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Part 2 – How to build relationships with new MPs

There are a number of different strategies you can employ to reach and influence new MPs from all political parties, but where should you start?

In his first blog, Matt Ball, senior associate, looked at how to work with the new government on its policy agenda. In this second blog, he looks at building relationships with MPs. 

A striking aspect of the general election result is the sheer number of new Members of Parliament, with no prior parliamentary experience. These 334 MPs will be learning the ropes and finding their way in their newly elected roles. This has implications for the way charities, trade unions and membership organisations engage with the new parliament. Given the churn in the House of Commons, it’s worth thinking about the different ways to reach and influence MPs, not just the new government

Building local connections 

The new MPs will need time to settle in and their primary focus will be getting a constituency office up and running and serving their constituents.  

Depending on whether your organisation engaged successfully with candidates prior to their election, working with your members, supporters and beneficiaries through their constituency MP is a good way to start or build on relationships in the first instance. Some patience may be wise, you will find a more receptive audience once they’ve had some time to find their feet and empty their inboxes. 

Building relationships around single issues 

In time, many backbenchers will be looking for ways to make their own mark on this new parliament. Due to the numbers of them, there will be dozens of Labour MPs who are simply not going to get near promotion to government. If they do want to raise their profile, then picking a single issue or cause to champion is one way of doing so and you may know or find an MP that takes an interest in one of your priorities.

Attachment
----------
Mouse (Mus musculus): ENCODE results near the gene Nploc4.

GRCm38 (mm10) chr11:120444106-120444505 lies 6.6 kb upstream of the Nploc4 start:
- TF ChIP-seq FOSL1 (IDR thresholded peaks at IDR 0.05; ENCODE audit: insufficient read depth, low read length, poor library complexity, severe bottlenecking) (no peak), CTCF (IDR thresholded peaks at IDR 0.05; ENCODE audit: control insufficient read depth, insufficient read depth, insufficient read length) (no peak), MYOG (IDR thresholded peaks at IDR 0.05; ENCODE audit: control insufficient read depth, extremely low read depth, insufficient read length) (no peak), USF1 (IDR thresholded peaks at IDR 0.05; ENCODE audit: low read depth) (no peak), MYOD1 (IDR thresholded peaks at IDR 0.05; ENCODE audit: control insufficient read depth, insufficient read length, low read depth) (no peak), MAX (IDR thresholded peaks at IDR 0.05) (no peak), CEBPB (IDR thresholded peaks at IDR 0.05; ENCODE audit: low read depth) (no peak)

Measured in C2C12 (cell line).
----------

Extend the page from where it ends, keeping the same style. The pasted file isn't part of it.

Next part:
Key contacts will be the new select committee members, who will develop a focus and expertise in their committee’s policy area. There will also be new memberships and lead members of All Party Parliamentary Groups that offer ways of joining single-issue discussions with MPs. 

Building relationships with opposition parties 

On a parliamentary party level, the Lib Dems will be looking to maintain their profile on the issues they highlighted in their election campaign, notably health and social care. They will be aided in this by Ed Davey’s guaranteed slot at Prime Minister’s Questions each week and an increased entitlement to select committee positions. Do your priorities align with areas that will feature in Lib Dem parliamentary activity? If so, how will you engage with them? 

Both Reform and the Greens will seek to use their new MPs to raise their profile, with the most obvious way to do this around their headline single issues of, respectively, immigration and climate change.  

The new Prime Minister chose to make developing constructive working relationships with the devolved nations one of the early steps during his first few days in office, with visits to Scotland, Northern Ireland and Wales. Time will tell how this affects the actions of MPs from devolved nations. Due to its substantial loss of seats, the SNP will lose opportunities to raise and push its core issue of Scottish independence in Westminster and the party’s overall attention will likely switch to defending its record and its MSPs in the 2026 Scottish Parliament elections. 

Meanwhile, the Conservatives’ focus will turn inwards as they seek a new leader. There’s a new shadow frontbench to appoint, although this will be temporary for the duration of the leadership contest. It could be some time before there’s a settled official opposition to engage with. 

Building your own profile 

There’s no doubt the weeks and months after the election will be a crowded space where it will be hard to get coverage or engagement. One way to gain profile and make progress is to refine your asks down to those areas where you are the experts, or your compelling insights are unique. This could help you stand out from the crowd. Alternatively, coalition building with other campaigning organisations could help amplify your issues in a way that gets people to notice. 

Keep monitoring what’s happening in parliament and continue to evaluate your media coverage and campaigns activity. After such a major electoral outcome causing a big churn in parliamentary representation, your strategy, and certainly your tactics, that you’ve followed for the past 14 years may not have the same impact in this new political era. It’s time to make new friends. 

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